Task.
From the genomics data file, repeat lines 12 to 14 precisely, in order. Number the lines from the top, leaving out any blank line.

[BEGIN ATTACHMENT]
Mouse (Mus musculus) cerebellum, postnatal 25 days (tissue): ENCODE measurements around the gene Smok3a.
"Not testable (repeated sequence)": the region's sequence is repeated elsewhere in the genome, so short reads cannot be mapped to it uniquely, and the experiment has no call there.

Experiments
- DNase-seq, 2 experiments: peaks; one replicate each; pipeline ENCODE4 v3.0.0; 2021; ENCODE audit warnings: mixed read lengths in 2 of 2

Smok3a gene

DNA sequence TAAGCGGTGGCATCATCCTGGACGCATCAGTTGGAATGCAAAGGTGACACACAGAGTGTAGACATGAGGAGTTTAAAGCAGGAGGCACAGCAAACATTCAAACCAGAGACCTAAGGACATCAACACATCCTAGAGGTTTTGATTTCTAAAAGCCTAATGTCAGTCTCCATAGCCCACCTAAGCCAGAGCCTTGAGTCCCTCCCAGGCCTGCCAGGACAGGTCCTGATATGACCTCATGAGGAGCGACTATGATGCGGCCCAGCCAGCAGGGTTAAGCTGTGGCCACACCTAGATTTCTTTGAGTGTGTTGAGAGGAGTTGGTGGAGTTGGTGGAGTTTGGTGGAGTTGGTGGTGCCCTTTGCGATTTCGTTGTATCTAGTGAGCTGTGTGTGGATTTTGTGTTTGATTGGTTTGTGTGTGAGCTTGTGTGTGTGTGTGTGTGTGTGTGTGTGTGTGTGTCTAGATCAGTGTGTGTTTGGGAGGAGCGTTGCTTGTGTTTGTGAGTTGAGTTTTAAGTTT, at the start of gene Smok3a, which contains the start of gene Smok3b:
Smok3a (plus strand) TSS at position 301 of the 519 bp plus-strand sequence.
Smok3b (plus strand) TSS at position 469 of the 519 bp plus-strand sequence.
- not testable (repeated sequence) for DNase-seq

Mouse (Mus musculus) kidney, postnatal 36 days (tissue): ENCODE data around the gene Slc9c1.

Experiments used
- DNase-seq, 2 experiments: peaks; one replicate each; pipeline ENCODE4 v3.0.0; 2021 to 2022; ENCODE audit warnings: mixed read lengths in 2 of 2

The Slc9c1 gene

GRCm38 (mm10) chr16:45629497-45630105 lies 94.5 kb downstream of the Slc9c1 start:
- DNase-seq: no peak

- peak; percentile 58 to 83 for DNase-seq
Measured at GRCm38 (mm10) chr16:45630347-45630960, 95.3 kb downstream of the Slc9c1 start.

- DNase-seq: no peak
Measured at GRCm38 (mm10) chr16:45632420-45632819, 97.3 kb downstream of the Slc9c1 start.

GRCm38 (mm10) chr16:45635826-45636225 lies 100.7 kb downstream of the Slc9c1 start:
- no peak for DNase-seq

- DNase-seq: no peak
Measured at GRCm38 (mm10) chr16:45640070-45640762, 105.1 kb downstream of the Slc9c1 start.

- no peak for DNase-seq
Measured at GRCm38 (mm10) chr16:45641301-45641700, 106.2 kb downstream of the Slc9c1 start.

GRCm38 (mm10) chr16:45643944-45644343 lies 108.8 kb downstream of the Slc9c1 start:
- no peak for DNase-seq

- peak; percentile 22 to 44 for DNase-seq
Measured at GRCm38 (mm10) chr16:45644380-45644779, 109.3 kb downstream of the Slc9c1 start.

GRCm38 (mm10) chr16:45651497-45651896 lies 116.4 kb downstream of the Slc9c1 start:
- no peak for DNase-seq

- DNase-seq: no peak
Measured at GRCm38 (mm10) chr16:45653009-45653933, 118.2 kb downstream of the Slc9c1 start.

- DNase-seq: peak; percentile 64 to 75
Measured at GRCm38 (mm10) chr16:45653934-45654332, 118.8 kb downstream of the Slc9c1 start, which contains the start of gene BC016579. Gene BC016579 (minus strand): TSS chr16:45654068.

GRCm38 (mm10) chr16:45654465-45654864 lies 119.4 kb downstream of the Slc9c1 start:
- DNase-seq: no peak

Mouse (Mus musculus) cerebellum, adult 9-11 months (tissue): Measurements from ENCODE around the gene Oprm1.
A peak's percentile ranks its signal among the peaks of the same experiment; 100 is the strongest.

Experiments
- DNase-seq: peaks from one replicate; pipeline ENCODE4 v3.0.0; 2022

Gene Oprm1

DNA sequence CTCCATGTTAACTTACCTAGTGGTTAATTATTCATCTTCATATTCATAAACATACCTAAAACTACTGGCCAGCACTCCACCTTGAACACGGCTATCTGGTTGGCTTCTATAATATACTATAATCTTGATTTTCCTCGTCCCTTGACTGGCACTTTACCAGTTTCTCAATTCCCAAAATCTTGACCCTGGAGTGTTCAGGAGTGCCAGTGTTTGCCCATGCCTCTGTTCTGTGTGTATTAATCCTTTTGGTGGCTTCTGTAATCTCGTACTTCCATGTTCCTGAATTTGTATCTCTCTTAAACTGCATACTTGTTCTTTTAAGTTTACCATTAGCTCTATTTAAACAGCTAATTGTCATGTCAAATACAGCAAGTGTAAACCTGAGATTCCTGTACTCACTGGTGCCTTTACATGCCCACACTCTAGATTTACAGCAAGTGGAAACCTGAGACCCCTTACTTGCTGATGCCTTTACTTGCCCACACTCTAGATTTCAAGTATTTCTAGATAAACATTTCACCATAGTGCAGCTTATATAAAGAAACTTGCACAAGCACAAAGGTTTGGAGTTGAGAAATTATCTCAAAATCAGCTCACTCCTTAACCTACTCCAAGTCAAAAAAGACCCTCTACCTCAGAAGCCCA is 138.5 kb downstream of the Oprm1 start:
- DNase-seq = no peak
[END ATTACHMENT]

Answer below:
- DNase-seq, 2 experiments: peaks; one replicate each; pipeline ENCODE4 v3.0.0; 2021 to 2022; ENCODE audit warnings: mixed read lengths in 2 of 2

The Slc9c1 gene

GRCm38 (mm10) chr16:45629497-45630105 lies 94.5 kb downstream of the Slc9c1 start: